On "Million Miles" Bob sounds a bit mischievous, "You took a part of me that I really miss."  There's a more of a comic quality, especially with the closing stanza:

Well, there’s voices in the night trying to be heard
I’m sitting here listening to every mind-polluting word
I know plenty of people who would put me up for a day or two
Yes, I’m tryin’ to get closer but I’m still a million miles from you

Dylan's growing cragginess and melancholy with the modern world comes out throughout Time Out Of Mind.  Especially on "Tryin to Get to Heaven", a wistful musing on existence through observing others:

People on the platforms
Waiting for the trains
I can hear their hearts a-beatin’
Like pendulums swinging on chains

Loss cannot be avoided, but we are all in the same boat.

"Til I Fell In Love With You" is a swinging jukebox jam with the signature Lanois "swamp sound" on full display.

The majestic "Not Dark Yet," conjures biblical imagery from the Book of Revelation.  He can't even hear the "murmur of a prayer" and his "sense of humanity has gone down the drain," telegraphs despair and a touch of the divine. 

"Cold Irons Bound" offers more blistering blues, as if a hurricane just blew through the studio, one that will engulf the world.  Ragtag turmoil kicks the album up a few gears, futility gives way to rollicking swagger.

Dylan also included his hit single "To Make You Feel My Love," a song he handed off to Billy Joel and Garth Brooks. Adele also recorded a popular version in 2008.

"Can't Wait" delves deeper into the darkness, here Dylan sounds even more conniving. The "end of time" has begun, the question is for who?  It sounds like 4AM.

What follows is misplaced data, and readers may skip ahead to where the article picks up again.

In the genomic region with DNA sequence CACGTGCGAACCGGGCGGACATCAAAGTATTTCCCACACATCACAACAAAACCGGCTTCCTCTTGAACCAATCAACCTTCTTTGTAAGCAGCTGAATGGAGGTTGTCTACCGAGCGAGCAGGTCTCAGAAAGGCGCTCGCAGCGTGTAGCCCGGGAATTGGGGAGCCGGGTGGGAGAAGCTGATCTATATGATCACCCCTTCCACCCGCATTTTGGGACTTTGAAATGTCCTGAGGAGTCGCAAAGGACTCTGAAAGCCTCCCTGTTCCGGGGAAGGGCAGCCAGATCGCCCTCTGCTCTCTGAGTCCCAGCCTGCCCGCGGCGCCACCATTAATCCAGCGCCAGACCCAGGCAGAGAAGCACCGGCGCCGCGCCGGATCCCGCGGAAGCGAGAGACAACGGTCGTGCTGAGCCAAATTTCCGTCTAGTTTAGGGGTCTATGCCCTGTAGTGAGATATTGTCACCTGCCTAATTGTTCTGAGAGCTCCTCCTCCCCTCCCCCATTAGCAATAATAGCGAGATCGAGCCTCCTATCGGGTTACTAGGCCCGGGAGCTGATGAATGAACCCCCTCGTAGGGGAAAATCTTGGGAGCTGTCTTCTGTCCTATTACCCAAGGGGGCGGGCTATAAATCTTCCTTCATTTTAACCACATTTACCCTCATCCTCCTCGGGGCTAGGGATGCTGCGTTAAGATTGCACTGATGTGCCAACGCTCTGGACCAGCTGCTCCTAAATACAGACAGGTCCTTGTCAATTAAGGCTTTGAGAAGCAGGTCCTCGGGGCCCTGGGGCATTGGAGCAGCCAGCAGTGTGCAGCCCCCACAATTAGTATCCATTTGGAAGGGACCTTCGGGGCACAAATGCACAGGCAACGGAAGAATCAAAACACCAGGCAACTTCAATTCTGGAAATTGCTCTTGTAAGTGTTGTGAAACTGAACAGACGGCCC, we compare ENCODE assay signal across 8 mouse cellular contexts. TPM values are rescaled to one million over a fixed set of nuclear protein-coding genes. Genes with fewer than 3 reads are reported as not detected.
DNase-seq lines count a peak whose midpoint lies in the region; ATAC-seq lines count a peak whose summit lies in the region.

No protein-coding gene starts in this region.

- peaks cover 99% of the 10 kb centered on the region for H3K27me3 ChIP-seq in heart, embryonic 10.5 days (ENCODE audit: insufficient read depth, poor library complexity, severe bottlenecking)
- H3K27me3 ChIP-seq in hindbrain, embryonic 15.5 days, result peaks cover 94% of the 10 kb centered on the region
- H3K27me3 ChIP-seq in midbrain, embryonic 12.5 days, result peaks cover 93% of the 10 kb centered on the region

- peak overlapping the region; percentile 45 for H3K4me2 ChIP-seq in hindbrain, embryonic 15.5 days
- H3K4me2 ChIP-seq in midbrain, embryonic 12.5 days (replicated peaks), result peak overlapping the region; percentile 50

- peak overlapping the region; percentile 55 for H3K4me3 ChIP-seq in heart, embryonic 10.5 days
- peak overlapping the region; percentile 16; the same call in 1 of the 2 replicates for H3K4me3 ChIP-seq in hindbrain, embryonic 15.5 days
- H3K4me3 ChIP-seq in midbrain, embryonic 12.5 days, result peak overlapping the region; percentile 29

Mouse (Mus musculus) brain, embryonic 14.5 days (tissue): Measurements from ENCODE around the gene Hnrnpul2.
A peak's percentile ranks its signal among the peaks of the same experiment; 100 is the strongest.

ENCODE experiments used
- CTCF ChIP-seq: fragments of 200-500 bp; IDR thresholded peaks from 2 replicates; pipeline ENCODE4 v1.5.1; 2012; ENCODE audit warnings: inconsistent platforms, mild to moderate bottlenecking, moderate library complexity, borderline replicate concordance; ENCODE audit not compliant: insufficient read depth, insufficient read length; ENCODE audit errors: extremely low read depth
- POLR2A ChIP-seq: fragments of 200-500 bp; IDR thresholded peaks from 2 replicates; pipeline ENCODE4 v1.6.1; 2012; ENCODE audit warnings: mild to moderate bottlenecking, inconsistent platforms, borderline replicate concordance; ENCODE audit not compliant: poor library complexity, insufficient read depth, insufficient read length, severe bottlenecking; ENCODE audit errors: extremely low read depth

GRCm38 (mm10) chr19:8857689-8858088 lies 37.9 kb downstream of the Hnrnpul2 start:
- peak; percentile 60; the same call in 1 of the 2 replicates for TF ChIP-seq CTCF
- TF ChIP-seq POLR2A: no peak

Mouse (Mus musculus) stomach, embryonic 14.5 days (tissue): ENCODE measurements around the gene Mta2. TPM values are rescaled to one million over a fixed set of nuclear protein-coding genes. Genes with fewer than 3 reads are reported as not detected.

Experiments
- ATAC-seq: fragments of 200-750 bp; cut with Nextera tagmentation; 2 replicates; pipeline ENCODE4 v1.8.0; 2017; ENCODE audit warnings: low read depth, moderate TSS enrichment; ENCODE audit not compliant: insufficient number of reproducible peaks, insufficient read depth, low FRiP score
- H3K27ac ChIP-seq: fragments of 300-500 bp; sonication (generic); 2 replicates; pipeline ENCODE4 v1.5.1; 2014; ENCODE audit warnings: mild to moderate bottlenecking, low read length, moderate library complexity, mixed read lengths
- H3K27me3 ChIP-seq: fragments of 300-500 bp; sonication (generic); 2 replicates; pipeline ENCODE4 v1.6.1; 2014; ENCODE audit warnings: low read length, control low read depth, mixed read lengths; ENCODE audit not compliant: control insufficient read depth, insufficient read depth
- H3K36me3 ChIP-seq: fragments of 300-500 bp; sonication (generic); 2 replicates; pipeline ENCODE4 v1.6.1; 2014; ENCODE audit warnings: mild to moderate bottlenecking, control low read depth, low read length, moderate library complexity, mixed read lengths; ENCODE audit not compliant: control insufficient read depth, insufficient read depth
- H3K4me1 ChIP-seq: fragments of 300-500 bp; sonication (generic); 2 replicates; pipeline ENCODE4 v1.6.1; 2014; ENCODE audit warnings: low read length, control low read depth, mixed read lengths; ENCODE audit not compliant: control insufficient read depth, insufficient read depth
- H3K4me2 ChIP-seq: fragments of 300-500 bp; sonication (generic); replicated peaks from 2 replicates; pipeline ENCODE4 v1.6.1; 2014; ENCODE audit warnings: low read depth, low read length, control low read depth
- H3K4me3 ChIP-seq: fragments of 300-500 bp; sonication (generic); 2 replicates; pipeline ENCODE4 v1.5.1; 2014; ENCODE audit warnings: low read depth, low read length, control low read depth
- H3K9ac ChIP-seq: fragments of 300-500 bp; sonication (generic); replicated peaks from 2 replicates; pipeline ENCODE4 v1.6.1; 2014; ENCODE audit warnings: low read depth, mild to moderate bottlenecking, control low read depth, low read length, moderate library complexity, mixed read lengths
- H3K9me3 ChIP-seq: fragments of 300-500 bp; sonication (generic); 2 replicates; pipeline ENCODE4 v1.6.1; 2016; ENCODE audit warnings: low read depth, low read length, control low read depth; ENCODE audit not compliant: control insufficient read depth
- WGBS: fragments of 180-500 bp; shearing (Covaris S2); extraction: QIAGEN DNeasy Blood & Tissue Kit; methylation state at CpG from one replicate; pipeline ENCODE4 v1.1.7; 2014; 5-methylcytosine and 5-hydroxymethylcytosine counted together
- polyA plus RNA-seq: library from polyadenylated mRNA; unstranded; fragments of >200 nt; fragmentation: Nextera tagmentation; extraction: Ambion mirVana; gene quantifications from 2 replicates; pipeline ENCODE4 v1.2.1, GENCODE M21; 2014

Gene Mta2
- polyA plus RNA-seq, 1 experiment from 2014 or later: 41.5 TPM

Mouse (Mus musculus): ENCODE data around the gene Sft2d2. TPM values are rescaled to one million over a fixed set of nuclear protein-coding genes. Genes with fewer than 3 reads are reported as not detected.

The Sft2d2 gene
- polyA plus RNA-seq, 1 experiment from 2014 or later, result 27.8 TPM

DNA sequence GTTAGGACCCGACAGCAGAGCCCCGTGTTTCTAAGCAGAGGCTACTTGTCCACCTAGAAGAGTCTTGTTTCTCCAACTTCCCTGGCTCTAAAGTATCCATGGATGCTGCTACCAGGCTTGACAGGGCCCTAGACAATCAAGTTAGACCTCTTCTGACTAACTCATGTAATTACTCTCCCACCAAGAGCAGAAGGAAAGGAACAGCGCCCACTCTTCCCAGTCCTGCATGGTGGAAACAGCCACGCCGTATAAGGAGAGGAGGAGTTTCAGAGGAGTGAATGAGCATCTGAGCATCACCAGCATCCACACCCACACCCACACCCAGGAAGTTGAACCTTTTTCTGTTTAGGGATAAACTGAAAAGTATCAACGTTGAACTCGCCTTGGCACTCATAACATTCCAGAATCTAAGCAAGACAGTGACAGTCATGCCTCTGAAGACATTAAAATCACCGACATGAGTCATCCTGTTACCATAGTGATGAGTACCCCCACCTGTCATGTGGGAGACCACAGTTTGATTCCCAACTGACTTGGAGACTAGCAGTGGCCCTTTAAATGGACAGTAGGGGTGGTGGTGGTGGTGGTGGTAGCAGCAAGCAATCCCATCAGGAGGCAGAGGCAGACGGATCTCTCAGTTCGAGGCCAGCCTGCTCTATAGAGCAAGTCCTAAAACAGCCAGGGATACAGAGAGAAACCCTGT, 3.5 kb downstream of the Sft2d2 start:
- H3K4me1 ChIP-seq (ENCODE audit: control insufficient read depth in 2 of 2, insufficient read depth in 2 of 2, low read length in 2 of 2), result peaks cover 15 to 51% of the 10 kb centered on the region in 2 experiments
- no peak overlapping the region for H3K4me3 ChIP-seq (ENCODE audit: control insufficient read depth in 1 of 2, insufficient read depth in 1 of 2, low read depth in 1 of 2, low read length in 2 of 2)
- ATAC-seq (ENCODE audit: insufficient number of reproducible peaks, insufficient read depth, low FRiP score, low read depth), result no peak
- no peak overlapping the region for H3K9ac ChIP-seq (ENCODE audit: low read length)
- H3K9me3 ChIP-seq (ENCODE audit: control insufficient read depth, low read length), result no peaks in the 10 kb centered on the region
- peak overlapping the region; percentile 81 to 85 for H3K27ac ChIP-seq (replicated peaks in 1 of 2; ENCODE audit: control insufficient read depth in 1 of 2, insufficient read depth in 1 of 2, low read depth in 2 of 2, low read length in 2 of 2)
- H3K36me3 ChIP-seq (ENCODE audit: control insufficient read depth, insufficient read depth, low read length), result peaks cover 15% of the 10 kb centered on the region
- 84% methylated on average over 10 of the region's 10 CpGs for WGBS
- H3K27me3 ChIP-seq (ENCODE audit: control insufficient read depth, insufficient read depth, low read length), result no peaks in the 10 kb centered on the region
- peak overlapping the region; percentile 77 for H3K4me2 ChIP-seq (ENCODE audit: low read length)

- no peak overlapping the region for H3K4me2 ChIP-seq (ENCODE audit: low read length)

And finally "Highlands," the final track that runs over 16 minutes, a Chaplinesque by way of Godard chronicle of a day in the life of "Bob Dylan." "Highlands" lifted a stanza from a Robert Burns poem and transposed the setting to 1990s America. Even though life remains the "same ol' rat race" he decides to get out of bed and face the day. A comical encounter with a waitress parodies the themes of the album as a final joke.  And the last verse:

The sun is beginning to shine on me
But it’s not like the sun that used to be
The party’s over and there’s less and less to say
I got new eyes
Everything looks far away

Like the blind man from the Gospels he's "got new eyes" and is determined to keep on living in spite of everything.

Time Out of Mind propelled Dylan's career into the 21st Century not as a dreaded "elder statesman of rock" but an artist continuing to follow the muse wherever it would lead.

Friday, March 24, 2017

Bob Dylan: Unplugged

Released, May 2 1995
The MTV concert show Unplugged was at the apex of its popularity in the mid 1990s, drawing in some of the biggest names in music.  Dylan's appearance introduced him to Generation X and proved to be his highest selling album in years. Originally Dylan planned to perform material from his two previous albums of folk music Good As I've Been to You and World Gone Wrong, but at the suggestion of the MTV producer decided to perform more of a "greatest hits" setlist, with a few rarities thrown in.  With the The Never-ending Tour in full swing, Dylan and his band played an exuberant set of 12 songs ("Love Minus Zero/No Limit" was left off the CD).

With Dylan donning a classic polka dot shirt he lead things off with a rollicking version of "Tombstone Blues." Then a soulful rendition of "Shooting Star" from his 1989 album Oh Mercy.  Next Dylan played a more epic version of "All Along the Watchtower," one of the few examples of Dylan being upstaged in his career (by the 1968 cover version recorded by Jimi Hendrix).  Dylan dove deeper into his catalog with "The Times They Are-A-Changin" from 1963, a modern arrangement that retains the power of the song.  He even revived "John Brown," an anti-war composition from the 1960s that never appeared on an official album. "Rainy Day Women #12 & #35" remains an eternal crowd pleaser.